The Impression Management Benefits of Humorous Self-Disclosures: How Humor Influences Perceptions of Veracity
Posted: 3 Mar 2017 Last revised: 1 Feb 2019
Date Written: January 12, 2019
Across five studies, we identify humor as a powerful impression management tool that influences perceptions of veracity. In many domains, such as negotiations and interviews, individuals face a challenge with respect to disclosing negative information and managing impressions. For example, an interviewer may ask an applicant to name their greatest weakness. In these settings, disclosures that reveal negative information (e.g., “I am not good at math.”) can harm perceptions of warmth and competence. We demonstrate that pairing a humorous statement with a disclosure (e.g., “I am not good at math. Geometry is where I draw the line.”) changes perceptions of the veracity of the disclosure; disclosures are less likely to be judged as true when they are accompanied by a humorous statement than when they are not. We introduce the Speaker's Inferred Motive (SIM) Model and consider the possibility that (a) speakers pursue different motives, such as a transmission-of-ideas motive (to convey information) or an entertainment motive (to amuse an audience), (b) audience members infer the speaker’s motive, and (c) these inferences influence perceptions of the veracity of proximal disclosures. As a result, by using humor, a speaker may signal a shift in motive and diminish perceptions of the veracity of both the humorous statement and proximal claims. Taken together, when a target discloses negative information, including information that is highly relevant to the conversational partner, the use of humor can boost perceptions of warmth and competence. We discuss implications of our findings with respect to communication, interpersonal perception, and impression management.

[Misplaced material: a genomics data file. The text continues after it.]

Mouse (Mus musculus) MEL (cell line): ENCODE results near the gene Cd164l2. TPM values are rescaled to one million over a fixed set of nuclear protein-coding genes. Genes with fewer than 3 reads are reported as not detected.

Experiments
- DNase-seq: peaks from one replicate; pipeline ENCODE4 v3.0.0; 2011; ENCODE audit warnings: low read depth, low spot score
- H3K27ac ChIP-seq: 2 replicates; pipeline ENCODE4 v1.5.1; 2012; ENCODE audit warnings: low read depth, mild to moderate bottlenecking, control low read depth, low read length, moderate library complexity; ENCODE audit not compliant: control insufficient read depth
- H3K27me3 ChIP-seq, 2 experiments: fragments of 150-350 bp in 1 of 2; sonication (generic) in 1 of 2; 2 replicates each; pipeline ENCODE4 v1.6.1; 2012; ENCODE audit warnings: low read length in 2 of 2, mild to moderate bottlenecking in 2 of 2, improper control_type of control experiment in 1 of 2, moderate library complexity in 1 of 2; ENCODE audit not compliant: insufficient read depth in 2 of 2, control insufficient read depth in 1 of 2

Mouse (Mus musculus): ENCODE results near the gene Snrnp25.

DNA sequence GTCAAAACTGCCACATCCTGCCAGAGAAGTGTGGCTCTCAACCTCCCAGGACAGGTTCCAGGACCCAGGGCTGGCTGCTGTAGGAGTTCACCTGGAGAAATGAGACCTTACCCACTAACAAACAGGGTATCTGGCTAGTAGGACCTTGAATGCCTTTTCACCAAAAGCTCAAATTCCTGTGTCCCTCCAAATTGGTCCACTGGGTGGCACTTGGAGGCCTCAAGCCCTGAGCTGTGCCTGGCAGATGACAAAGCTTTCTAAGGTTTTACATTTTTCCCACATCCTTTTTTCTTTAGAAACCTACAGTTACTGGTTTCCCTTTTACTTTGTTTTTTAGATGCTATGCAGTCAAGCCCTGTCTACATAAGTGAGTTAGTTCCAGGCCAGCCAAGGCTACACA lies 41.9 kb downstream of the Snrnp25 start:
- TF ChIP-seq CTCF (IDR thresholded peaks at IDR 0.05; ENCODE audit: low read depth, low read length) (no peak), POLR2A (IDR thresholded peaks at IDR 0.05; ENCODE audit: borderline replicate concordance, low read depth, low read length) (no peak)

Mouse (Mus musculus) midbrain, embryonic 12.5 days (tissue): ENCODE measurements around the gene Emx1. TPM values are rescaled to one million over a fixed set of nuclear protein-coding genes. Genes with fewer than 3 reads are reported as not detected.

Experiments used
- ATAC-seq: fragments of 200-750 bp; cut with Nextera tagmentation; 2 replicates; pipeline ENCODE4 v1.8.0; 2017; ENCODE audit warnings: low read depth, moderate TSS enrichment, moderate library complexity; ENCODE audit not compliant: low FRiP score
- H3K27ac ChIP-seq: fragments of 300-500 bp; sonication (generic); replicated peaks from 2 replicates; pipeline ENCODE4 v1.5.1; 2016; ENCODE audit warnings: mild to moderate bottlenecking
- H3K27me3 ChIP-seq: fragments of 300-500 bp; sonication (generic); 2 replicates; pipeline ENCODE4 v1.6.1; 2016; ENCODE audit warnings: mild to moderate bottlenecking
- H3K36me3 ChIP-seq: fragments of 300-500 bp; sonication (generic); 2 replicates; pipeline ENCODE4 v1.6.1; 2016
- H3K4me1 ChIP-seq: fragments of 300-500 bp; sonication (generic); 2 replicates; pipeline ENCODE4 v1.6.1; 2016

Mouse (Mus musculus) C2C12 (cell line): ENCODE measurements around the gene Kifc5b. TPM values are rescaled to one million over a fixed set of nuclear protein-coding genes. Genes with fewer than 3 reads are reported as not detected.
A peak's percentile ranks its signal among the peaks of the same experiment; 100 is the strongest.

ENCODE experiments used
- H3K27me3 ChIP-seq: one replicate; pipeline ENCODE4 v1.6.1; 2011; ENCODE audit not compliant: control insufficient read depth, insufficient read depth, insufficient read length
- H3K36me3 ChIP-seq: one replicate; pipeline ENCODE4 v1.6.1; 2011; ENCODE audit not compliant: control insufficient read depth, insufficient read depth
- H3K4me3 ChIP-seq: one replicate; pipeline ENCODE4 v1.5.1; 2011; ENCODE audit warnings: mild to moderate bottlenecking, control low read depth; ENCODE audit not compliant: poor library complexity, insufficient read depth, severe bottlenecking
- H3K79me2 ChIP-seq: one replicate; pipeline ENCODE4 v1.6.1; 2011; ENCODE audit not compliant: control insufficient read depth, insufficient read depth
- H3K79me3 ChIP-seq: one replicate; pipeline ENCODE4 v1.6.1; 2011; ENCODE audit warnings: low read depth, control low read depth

Keywords: Humor; Disclosure; Impression management; Interpersonal perception; Communication; Truth
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